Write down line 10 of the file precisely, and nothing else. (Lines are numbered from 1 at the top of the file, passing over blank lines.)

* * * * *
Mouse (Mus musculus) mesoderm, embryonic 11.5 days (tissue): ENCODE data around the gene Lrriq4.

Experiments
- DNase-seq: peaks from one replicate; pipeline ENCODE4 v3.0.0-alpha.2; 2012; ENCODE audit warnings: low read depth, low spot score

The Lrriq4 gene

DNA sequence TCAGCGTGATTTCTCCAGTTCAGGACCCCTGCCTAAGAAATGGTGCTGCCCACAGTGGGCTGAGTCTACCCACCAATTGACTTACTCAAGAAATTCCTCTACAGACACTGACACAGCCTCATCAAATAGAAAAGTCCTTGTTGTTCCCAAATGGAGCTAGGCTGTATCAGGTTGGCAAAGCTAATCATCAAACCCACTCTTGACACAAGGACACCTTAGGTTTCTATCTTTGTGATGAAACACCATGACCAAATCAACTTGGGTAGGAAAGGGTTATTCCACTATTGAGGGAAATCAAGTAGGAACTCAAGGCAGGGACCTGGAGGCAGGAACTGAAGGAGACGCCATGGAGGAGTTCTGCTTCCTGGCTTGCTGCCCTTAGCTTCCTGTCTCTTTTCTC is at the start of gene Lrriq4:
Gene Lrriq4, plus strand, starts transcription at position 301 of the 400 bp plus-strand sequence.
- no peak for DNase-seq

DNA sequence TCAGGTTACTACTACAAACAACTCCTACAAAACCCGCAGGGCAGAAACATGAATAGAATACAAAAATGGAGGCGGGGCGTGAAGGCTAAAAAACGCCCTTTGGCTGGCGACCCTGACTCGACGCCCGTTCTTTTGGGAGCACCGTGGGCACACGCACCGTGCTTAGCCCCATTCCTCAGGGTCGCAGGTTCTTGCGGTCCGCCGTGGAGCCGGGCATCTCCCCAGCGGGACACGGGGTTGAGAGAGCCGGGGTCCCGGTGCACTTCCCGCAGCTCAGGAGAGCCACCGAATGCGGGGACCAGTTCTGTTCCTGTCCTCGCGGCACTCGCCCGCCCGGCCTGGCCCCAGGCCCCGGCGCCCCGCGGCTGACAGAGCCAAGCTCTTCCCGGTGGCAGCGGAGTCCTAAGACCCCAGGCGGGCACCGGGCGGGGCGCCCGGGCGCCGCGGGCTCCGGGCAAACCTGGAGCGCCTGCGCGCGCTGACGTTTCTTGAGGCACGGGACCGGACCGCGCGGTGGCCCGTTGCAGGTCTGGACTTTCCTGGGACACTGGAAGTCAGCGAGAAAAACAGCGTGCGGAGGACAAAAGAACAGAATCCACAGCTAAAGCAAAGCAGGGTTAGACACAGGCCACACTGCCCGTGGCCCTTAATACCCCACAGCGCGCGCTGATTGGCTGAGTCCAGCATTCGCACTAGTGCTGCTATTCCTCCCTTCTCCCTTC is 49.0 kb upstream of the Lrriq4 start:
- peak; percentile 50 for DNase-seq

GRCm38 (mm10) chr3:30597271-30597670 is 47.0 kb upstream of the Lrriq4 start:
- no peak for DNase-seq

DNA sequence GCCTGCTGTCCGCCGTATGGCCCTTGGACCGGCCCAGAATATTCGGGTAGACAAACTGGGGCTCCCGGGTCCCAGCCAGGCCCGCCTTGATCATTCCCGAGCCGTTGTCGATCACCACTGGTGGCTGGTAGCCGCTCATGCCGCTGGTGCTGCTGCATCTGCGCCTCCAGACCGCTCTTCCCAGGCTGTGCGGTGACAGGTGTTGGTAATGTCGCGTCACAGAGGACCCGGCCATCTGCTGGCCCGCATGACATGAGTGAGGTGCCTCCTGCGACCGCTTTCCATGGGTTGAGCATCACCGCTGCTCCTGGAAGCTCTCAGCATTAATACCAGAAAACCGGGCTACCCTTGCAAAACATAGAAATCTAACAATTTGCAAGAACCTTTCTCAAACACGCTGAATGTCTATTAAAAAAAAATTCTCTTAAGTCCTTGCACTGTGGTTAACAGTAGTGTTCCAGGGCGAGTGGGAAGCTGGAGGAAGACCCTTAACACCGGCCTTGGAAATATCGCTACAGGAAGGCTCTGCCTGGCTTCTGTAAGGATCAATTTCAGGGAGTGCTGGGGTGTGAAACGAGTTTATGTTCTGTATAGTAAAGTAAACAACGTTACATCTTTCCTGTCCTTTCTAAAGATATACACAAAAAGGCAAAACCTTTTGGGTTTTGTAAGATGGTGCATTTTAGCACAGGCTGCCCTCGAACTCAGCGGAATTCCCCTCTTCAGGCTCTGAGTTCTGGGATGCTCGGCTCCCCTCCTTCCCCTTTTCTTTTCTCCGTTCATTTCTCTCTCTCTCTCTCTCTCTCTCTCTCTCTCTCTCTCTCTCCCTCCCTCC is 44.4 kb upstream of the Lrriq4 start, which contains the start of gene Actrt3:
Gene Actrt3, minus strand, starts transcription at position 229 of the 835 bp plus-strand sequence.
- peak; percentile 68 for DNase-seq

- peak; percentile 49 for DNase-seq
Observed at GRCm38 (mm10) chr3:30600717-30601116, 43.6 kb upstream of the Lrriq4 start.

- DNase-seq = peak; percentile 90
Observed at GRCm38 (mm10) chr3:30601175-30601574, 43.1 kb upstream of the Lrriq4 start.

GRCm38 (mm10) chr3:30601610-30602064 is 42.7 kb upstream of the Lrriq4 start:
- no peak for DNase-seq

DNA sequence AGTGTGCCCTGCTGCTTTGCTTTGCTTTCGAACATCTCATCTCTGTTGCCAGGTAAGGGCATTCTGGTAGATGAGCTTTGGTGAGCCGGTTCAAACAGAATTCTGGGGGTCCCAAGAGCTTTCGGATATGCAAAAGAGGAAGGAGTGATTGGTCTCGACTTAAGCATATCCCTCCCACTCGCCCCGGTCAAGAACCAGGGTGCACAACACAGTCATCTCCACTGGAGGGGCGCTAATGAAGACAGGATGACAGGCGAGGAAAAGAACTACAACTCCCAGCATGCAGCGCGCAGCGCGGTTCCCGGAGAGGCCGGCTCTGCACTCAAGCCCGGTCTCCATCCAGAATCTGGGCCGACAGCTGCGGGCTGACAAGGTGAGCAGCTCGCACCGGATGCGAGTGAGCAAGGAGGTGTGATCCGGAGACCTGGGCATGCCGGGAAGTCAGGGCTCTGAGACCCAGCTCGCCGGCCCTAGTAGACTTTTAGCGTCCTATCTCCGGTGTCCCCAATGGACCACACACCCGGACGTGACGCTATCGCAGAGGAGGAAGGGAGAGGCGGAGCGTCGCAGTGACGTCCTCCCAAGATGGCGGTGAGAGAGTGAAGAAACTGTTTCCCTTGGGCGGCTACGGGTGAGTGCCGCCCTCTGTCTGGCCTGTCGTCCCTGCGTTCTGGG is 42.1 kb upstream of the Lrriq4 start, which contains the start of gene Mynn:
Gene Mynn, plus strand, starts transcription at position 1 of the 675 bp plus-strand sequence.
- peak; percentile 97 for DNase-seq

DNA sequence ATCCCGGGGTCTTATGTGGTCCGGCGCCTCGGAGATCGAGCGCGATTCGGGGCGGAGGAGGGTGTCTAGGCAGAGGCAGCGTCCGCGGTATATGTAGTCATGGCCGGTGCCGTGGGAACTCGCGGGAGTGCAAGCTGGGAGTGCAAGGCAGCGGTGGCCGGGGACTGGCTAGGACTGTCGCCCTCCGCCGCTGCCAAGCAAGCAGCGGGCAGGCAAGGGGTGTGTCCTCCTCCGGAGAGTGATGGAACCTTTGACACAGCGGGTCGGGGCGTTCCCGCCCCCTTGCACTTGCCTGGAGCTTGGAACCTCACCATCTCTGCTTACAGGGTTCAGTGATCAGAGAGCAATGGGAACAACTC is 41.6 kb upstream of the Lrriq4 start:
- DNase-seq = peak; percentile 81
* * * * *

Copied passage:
GRCm38 (mm10) chr3:30597271-30597670 is 47.0 kb upstream of the Lrriq4 start: